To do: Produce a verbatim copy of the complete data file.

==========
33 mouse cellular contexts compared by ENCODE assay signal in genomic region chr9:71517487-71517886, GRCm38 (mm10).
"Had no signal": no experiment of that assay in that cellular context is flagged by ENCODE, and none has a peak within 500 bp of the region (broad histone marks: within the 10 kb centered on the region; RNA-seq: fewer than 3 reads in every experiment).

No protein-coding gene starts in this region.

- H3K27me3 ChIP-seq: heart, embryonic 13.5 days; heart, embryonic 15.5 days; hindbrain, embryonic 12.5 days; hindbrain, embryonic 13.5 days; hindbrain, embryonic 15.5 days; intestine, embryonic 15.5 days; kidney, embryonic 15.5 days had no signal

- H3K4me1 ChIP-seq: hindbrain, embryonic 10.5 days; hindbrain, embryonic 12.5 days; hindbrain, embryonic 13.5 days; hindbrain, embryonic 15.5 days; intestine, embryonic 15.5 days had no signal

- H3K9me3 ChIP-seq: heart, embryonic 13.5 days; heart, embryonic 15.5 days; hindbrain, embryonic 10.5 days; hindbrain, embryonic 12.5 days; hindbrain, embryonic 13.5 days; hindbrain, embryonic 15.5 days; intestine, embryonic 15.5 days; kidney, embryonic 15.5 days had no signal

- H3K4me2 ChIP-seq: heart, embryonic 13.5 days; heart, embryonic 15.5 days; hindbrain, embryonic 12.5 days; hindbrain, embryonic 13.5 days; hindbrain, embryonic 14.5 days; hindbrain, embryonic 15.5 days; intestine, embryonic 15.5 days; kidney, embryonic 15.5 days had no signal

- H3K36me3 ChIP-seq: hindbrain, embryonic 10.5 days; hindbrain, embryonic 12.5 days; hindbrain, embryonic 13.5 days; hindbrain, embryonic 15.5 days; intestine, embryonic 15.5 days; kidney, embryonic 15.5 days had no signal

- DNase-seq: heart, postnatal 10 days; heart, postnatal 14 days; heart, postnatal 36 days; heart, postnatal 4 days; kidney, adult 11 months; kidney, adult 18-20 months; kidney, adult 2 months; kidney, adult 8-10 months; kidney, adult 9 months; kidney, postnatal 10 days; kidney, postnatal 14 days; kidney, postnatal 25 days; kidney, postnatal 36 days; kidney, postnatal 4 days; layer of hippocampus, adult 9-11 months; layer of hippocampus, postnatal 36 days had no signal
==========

33 mouse cellular contexts compared by ENCODE assay signal in genomic region chr9:71517487-71517886, GRCm38 (mm10).
"Had no signal": no experiment of that assay in that cellular context is flagged by ENCODE, and none has a peak within 500 bp of the region (broad histone marks: within the 10 kb centered on the region; RNA-seq: fewer than 3 reads in every experiment).

No protein-coding gene starts in this region.

- H3K27me3 ChIP-seq: heart, embryonic 13.5 days; heart, embryonic 15.5 days; hindbrain, embryonic 12.5 days; hindbrain, embryonic 13.5 days; hindbrain, embryonic 15.5 days; intestine, embryonic 15.5 days; kidney, embryonic 15.5 days had no signal

- H3K4me1 ChIP-seq: hindbrain, embryonic 10.5 days; hindbrain, embryonic 12.5 days; hindbrain, embryonic 13.5 days; hindbrain, embryonic 15.5 days; intestine, embryonic 15.5 days had no signal

- H3K9me3 ChIP-seq: heart, embryonic 13.5 days; heart, embryonic 15.5 days; hindbrain, embryonic 10.5 days; hindbrain, embryonic 12.5 days; hindbrain, embryonic 13.5 days; hindbrain, embryonic 15.5 days; intestine, embryonic 15.5 days; kidney, embryonic 15.5 days had no signal

- H3K4me2 ChIP-seq: heart, embryonic 13.5 days; heart, embryonic 15.5 days; hindbrain, embryonic 12.5 days; hindbrain, embryonic 13.5 days; hindbrain, embryonic 14.5 days; hindbrain, embryonic 15.5 days; intestine, embryonic 15.5 days; kidney, embryonic 15.5 days had no signal

- H3K36me3 ChIP-seq: hindbrain, embryonic 10.5 days; hindbrain, embryonic 12.5 days; hindbrain, embryonic 13.5 days; hindbrain, embryonic 15.5 days; intestine, embryonic 15.5 days; kidney, embryonic 15.5 days had no signal

- DNase-seq: heart, postnatal 10 days; heart, postnatal 14 days; heart, postnatal 36 days; heart, postnatal 4 days; kidney, adult 11 months; kidney, adult 18-20 months; kidney, adult 2 months; kidney, adult 8-10 months; kidney, adult 9 months; kidney, postnatal 10 days; kidney, postnatal 14 days; kidney, postnatal 25 days; kidney, postnatal 36 days; kidney, postnatal 4 days; layer of hippocampus, adult 9-11 months; layer of hippocampus, postnatal 36 days had no signal